Liberal senator Andrew Bragg has called for compulsory superannuation to be optional for low-income earners in his maiden speech to parliament. However, Prime Minister Scott Morrison says that will not be happening, even if it is recommended by a proposed review into retirement incomes. Similarly, even if the review also recommends that a legislated increase in the superannuation guarantee to 12 per cent by 2025 should not proceed, Morrison says the government has no plans to change this policy. From The AFR:
“The government’s policy, let me be very clear, is what is set out in what the law of this country is and our policy hasn’t changed,” he said of the legislated plan to lift the super guarantee to 12 per cent in increments, beginning in 2021.
“Reviews look at all sorts of things, but they are reports of reviews, not of the government, and the government responds as appropriate…
Before this week’s contributions from the back bench, the government at senior levels, including Mr Morrison, was leaving open the option of stopping the super guarantee increasing to 12 per cent.
This is crazy stuff from Scott Morrison. The Productivity Commission’s (PC) final report on the efficiency and competitiveness of Australia’s $2.8 billion superannuation system explicitly recommended “an independent public inquiry into the role of compulsory superannuation… in advance of any increase in the Superannuation Guarantee rate”:
RECOMMENDATION 30: INDEPENDENT INQUIRY INTO THE RETIREMENT INCOMES SYSTEM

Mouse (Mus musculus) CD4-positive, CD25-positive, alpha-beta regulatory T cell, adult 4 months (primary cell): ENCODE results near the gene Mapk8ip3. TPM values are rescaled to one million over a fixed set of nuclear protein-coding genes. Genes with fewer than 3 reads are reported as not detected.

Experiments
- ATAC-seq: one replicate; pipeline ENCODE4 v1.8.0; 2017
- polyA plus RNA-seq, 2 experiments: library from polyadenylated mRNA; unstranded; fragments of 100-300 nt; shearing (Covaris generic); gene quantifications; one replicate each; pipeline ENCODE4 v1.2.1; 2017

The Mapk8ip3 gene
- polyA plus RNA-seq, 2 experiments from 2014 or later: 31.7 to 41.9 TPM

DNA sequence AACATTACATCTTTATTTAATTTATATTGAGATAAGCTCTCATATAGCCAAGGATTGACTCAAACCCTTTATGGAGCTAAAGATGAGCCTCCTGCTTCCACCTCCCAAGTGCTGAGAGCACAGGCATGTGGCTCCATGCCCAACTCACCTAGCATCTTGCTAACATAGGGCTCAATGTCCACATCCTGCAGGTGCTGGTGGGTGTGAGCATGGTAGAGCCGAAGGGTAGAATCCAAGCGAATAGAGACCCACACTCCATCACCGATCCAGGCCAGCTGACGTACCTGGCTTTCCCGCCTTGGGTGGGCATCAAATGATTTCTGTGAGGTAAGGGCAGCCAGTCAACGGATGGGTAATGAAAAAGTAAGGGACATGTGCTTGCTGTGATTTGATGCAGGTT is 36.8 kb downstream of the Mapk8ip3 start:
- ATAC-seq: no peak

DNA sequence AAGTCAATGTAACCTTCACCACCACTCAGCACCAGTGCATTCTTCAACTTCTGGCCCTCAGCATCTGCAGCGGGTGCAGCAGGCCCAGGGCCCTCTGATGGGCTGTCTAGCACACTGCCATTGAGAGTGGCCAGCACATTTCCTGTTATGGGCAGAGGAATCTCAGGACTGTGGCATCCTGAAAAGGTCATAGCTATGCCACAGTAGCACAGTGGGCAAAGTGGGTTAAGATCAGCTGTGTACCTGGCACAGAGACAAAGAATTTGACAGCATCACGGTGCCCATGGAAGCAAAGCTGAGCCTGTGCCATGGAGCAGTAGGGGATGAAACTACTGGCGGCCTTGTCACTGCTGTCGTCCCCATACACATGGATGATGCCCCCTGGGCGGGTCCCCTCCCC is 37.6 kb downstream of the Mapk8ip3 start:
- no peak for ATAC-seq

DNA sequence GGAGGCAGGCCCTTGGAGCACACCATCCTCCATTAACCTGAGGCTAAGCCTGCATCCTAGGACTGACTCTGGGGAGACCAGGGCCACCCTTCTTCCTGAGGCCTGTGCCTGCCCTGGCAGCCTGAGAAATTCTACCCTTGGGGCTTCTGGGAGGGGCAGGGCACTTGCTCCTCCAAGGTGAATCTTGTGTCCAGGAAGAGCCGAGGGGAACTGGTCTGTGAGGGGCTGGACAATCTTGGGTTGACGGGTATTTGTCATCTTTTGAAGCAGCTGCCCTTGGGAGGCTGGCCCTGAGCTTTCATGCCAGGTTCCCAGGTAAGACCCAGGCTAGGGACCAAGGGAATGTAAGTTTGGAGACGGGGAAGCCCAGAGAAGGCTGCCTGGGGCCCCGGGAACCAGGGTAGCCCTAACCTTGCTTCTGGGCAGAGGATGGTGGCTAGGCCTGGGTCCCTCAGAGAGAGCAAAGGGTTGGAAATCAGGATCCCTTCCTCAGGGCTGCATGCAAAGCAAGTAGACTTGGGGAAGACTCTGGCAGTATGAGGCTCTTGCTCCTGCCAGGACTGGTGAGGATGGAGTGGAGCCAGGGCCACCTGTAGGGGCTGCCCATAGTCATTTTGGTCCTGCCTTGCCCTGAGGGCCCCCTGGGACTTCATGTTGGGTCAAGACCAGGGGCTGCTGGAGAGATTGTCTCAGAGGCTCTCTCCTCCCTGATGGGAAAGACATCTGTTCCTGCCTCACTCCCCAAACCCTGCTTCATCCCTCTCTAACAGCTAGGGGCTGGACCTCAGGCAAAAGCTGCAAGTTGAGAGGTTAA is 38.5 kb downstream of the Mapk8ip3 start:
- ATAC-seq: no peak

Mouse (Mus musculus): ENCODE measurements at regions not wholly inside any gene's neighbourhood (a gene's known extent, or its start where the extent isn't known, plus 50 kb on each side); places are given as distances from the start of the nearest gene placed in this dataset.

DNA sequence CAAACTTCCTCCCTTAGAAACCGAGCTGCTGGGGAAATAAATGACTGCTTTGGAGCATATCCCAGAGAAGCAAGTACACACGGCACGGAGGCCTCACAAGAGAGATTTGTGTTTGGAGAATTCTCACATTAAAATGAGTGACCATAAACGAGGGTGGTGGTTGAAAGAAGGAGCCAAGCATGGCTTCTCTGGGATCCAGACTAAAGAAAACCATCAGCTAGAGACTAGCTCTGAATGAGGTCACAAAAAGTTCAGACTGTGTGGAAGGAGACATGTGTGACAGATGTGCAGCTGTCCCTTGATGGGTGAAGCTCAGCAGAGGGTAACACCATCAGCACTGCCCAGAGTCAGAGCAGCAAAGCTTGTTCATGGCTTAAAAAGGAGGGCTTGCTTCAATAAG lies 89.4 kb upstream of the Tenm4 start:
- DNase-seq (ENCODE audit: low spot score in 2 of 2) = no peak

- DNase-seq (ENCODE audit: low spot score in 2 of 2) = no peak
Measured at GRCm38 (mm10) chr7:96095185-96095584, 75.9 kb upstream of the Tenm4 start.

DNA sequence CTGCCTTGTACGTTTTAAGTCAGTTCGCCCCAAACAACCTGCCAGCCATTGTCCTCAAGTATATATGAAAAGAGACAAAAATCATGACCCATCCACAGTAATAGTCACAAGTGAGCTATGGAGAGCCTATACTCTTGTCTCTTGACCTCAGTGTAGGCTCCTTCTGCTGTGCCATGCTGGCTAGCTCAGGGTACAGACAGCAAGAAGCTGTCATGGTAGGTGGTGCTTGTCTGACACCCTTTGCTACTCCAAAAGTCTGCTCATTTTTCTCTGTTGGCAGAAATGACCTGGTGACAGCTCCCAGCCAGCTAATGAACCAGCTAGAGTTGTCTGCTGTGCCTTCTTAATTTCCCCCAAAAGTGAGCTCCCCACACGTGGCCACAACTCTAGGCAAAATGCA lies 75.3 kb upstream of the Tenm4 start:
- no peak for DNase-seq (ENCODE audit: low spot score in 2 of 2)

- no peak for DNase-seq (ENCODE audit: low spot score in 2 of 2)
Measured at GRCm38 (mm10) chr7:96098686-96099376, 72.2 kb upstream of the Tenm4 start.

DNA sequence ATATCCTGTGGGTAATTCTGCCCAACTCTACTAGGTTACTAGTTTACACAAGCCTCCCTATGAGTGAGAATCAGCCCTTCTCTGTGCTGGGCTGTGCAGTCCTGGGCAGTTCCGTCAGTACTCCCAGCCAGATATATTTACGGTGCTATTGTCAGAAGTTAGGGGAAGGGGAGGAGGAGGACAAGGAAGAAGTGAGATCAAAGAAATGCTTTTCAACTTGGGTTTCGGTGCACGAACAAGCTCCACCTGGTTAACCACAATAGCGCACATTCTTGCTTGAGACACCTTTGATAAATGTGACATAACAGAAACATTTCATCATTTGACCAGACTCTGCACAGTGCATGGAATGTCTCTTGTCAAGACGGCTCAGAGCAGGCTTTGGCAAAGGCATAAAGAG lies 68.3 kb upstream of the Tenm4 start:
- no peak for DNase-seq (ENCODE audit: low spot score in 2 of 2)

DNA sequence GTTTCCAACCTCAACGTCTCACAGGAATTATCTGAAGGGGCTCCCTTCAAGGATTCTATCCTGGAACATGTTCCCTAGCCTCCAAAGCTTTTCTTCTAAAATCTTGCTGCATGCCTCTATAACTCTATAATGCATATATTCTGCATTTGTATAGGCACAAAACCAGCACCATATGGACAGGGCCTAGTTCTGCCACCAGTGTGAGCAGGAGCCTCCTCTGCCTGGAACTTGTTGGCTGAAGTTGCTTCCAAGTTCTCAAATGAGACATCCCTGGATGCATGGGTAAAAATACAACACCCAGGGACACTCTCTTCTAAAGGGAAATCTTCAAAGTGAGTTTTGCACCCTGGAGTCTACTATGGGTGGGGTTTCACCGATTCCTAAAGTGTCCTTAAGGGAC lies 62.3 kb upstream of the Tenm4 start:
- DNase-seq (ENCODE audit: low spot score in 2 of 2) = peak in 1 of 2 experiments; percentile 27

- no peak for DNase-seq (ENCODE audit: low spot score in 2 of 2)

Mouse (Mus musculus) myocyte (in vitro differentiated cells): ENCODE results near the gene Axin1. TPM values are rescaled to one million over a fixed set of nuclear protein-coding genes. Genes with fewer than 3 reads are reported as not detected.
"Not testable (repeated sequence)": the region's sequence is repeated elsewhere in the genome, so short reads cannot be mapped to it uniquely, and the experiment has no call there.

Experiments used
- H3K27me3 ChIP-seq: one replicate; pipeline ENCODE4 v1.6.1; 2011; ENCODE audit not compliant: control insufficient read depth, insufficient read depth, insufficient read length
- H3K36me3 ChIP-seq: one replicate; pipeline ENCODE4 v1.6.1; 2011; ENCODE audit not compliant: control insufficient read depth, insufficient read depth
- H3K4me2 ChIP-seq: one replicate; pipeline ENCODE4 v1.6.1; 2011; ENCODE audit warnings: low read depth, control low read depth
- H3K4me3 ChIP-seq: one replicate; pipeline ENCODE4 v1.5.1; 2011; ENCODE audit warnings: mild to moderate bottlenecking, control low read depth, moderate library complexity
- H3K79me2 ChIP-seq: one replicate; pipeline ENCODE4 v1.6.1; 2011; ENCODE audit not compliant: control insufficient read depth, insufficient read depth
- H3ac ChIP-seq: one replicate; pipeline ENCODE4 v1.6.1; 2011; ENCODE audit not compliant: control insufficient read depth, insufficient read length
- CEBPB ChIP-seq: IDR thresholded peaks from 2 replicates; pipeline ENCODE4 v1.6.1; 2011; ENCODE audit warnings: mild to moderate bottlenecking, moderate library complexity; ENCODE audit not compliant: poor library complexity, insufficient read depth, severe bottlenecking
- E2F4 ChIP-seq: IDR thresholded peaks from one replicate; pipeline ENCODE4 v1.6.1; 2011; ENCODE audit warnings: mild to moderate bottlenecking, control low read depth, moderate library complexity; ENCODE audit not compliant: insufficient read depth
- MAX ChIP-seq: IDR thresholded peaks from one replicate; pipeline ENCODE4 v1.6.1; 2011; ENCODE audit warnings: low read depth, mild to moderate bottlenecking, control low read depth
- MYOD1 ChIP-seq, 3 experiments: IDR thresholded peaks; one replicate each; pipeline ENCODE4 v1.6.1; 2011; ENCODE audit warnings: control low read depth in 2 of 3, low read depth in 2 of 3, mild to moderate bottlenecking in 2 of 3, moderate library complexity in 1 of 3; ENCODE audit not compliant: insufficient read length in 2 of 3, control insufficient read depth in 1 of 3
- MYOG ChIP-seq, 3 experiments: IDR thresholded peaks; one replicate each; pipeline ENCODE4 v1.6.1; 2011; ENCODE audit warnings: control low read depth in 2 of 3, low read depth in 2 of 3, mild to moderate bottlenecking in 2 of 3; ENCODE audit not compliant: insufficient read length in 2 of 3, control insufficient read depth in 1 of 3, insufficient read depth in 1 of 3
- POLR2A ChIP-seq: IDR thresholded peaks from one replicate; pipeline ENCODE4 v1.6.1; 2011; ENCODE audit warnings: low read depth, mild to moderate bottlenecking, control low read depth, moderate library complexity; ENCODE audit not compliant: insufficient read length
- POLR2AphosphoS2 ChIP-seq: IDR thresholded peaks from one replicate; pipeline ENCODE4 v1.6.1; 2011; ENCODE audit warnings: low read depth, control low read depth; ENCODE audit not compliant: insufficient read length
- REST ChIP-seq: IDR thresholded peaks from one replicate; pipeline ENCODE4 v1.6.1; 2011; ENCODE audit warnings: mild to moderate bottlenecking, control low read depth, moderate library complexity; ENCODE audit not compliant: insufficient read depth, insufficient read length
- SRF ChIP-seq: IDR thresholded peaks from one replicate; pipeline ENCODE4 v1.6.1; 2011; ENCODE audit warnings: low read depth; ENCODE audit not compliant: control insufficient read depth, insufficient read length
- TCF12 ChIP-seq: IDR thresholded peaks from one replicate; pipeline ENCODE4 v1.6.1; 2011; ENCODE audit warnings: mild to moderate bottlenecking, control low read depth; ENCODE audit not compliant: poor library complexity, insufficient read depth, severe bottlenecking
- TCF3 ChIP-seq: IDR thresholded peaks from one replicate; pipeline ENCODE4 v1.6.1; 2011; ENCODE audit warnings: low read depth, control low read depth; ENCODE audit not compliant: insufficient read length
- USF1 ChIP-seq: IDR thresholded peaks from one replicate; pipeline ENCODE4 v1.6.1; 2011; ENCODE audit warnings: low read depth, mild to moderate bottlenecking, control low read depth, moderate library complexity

The Australian Government should commission an independent public inquiry into the role of compulsory superannuation in the broader retirement incomes system, including the net impact of compulsory super on private and public savings, distributional impacts across the population and over time, interactions between superannuation and other sources of retirement income, the impact of superannuation on public finances, and the economic and distributional impacts of the non-indexed $450 a month contributions threshold. This inquiry should be completed in advance of any increase in the Superannuation Guarantee rate.
Therefore, to rule out making changes prior to this review is ridiculous and undermines the very principle of policy due process.
As we already know, both the Henry Tax Review and the Grattan Institute found that raising the superannuation guarantee will rob workers of much needed disposable income. It will also cost the federal budget more than in saves in Aged Pension costs (see yesterday’s post).
In fact, the only winners from this policy are the rent-seeking superannuation industry, which will be able to ‘clip the ticket’ on more funds under management and earn fatter fees and profits.